You're Going To Want To Steal This Family's Incredible Thanksgiving Tradition

by Valerie Williams
Originally Published: 
Image via ABC News

This family’s Thanksgiving tablecloth is the coolest holiday tradition ever

The holiday season’s upon us and with it, the usual traditions of fruit cake and family photos, Christmas carols and fights about politics. We look forward to some, but others? Not so much. One family has a 16-year tradition that everyone will kick themselves for not starting with their own crew years ago, but take heart — it’s never too late to make something this unique and meaningful.

Deb Mills, of Clinton, Missouri, started a yearly Thanksgiving tradition 16 years ago that’s come to mean a great deal to her family. She tells ABC News that as a blended family, they wanted to do something special all their own during the holiday season. “Back in 2000, I got out this plain white tablecloth, and put it on the table, and my teenage kids looked at me like I was crazy when I said, ‘I want you to sign this tablecloth.’ Then a few years later, the grandchildren came along, and now we have 16 years of memories on the tablecloth.”

And we’re sure they’re now very glad they went along with it. Check out their handiwork over the years.

Mills explains that the tablecloth holds so much more meaning than simply noting how everyone’s signatures have changed over the years. “The most important thing is we have the names, the signatures of those that have been dear to us through the years that are no longer with us.” As she starts to tear up, Mills says, “Particularly, we lost a daughter three years ago, and it is very special to be able to put that tablecloth on the table each Thanksgiving and there is Mary’s name and she’s among us. As well as my mother and my husband’s father. Those three signatures are irreplaceable to us at this point, and I’m sure that tablecloth is irreplaceable to our four remaining kids and 10 grandkids and anybody else that has sat our table.”

Well. There goes any hope I had for writing this without crying.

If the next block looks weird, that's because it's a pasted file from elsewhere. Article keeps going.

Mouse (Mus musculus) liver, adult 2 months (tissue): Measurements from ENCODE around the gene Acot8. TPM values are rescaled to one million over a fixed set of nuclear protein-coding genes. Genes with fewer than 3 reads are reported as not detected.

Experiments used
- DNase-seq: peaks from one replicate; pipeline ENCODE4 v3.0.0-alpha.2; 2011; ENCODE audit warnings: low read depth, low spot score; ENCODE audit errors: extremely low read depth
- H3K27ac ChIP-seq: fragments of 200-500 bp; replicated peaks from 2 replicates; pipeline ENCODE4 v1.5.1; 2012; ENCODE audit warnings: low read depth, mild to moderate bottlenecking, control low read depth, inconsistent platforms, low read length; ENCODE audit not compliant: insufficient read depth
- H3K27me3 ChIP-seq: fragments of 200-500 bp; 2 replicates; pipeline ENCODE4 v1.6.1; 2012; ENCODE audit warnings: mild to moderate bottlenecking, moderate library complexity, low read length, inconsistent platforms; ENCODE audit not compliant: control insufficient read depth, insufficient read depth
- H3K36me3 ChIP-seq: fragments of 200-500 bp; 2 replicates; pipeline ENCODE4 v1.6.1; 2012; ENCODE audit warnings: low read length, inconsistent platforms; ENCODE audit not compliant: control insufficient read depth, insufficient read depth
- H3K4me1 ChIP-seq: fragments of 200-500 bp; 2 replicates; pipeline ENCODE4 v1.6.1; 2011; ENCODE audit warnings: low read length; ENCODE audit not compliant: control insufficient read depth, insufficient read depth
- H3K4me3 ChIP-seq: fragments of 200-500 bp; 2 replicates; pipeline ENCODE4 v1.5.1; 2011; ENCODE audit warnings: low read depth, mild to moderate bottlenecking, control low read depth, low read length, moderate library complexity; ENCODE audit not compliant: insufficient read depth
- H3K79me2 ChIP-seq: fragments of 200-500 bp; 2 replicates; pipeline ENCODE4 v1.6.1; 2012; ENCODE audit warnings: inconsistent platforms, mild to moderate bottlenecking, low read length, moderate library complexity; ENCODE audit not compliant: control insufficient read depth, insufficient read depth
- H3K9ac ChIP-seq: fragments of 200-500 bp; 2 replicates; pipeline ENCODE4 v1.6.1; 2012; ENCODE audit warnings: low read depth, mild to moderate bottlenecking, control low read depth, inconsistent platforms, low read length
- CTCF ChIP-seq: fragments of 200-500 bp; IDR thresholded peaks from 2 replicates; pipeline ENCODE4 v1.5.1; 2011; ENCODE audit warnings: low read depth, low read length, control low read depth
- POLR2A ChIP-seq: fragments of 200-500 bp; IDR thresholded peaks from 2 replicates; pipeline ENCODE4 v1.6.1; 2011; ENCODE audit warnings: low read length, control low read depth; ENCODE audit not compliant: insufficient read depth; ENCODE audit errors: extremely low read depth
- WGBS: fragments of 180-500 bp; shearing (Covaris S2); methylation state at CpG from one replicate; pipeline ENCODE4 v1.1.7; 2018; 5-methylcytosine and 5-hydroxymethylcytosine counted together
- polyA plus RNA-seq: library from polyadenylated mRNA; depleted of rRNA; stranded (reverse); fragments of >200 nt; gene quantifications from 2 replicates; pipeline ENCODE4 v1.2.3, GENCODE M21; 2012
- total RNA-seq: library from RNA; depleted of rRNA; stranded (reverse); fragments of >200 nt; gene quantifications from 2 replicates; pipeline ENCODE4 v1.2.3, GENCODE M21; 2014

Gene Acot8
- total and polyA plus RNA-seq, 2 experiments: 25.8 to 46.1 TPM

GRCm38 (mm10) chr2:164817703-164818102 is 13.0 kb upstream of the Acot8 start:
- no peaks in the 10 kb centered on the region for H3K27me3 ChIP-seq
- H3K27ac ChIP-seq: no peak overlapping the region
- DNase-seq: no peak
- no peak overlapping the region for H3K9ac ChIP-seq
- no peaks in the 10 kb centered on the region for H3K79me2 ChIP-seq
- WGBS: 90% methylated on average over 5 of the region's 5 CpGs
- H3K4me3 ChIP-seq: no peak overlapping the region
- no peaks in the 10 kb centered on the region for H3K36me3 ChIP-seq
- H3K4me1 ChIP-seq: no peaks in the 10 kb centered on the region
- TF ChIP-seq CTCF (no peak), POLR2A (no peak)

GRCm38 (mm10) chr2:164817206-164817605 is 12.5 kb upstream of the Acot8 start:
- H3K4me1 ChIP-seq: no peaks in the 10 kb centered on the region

Image via ABC News

Also, don’t think everyone is signing all willy-nilly in any color they like. Mills has a system to keep things organized and on-theme. “Each year is done in a different color, and along the edge I have the color code,” she explained. “For 2015 we have royal blue because the Kansas City Royals won the World Series. Then I hand-embroider it through the winter months. That makes it much more durable.”

Image via ABC News

As a novice embroiderer myself, I know how much work that is. Mills’ commitment to this beautiful family heirloom is nothing short of heart-warming. Over the years, she’s included more than just signatures — footprints of new babies and graduation hats adorn the cloth to commemorate happy celebrations. However, Mills notes that some years, what’s put on the tablecloth stays on the tablecloth. “When the kids were younger, they would say, ‘If we invite so and so and we break up, then what? And that has happened. But we have gravy boats strategically placed for just that reason.”

And you know what? With family comes memories, and they aren’t all going to be rosy. It’s actually pretty amazing to have a running log of each Thanksgiving spent together, even if some guests don’t end up making an encore appearance the following year. Besides being a wonderful keepsake, we imagine this tablecloth is a fun conversation starter and a great way to get everyone talking about years past.

Because what else are holidays for?

Mills has inspired friends to take on her tradition with their own families. “It’s just a little special tablecloth to us. It’s no big deal. But people are now planning on starting it this Thanksgiving. These are younger girls, and I’ll have them over to show them how to embroider it for years to come.”

Even though she’s started a fun new trend, Mills hasn’t lost sight of the tablecloth’s true purpose. “We are so blessed with such a great family. Families are of extreme importance, and making memories and traditions that carry on to the next generation are so irreplaceable.”

This article was originally published on